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Winter~Snowflake Watching : Student - For Fun


SnowflakeSnowflake Watching

You can actually identify types of snowflakes on a snowy day. A magnifying glass will help, but children, with the ability to focus up close, can even see snowflakes shapes with the naked eye.

Let snowflakes fall on black construction paper or even your sleeve.

Print (PDF) the ONLINE GUIDE to Snow Crystals and take it outside.

"If the crystals look interesting, have some contests to see who can find the different crystal types, who can find the largest stellar crystals, etc.  Remember, however -- many snowfalls bring nothing but small, grainy snowflakes that look essentially like white sand.  On such days, there isn't much worth looking at.  If it's snowing, take a quick glance at the crystals on your sleeve.  If they look nice, then grab the kids and go outside to give everyone a look!"1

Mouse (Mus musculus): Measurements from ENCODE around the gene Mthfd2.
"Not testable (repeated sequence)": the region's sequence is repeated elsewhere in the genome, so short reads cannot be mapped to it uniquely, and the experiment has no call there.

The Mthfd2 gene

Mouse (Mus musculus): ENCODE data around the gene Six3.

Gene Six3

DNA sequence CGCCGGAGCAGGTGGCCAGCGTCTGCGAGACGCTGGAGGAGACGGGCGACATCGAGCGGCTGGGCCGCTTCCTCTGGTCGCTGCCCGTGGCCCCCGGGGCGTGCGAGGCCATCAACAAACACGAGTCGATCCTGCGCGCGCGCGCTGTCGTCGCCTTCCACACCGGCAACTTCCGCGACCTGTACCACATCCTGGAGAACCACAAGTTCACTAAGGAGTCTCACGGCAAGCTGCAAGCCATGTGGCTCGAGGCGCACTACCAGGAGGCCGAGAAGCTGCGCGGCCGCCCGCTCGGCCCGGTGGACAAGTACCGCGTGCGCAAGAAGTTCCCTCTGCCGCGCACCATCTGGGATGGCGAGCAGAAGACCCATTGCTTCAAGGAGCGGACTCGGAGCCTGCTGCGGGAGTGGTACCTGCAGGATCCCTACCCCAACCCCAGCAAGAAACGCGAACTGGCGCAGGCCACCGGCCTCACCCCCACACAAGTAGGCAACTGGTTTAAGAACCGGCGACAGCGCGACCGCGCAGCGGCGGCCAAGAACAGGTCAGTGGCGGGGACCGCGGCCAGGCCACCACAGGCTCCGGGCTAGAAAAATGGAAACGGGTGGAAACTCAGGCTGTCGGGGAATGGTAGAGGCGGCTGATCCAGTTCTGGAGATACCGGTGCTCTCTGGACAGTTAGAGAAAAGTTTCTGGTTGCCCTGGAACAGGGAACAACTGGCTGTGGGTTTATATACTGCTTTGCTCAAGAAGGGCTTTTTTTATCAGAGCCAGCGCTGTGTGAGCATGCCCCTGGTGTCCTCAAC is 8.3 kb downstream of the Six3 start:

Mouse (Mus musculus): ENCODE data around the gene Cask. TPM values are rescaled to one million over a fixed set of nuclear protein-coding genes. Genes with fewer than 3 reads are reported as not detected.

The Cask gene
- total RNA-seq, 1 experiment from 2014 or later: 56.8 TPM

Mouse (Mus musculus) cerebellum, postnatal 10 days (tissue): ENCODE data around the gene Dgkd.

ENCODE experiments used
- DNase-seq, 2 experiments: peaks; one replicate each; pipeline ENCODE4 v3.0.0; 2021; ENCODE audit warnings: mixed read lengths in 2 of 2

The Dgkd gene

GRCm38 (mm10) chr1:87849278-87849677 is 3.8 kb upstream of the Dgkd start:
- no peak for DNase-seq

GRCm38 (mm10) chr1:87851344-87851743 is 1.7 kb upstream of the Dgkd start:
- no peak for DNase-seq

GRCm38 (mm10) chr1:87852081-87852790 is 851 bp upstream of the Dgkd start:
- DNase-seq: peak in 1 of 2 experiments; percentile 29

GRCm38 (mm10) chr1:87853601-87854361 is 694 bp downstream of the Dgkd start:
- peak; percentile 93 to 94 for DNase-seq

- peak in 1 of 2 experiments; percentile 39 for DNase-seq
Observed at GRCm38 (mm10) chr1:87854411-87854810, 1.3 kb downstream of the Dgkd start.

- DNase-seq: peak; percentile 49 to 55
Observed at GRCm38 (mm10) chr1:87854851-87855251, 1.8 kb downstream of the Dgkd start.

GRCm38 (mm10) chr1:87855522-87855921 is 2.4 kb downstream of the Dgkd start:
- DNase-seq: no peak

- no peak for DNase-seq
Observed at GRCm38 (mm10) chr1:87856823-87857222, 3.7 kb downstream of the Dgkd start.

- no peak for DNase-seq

1 Libbrecht, Kenneth G. "Activities for Kids." Snow Crystals.com 1 Feb. 1999. Caltech. 15 Jan. 2009
http://www.its.caltech.edu/~atomic/snowcrystals/

Kenneth G. Libbrecht is the Professor of Physics at Caltech (California Institute of Technology) and Chairman of the Physics Department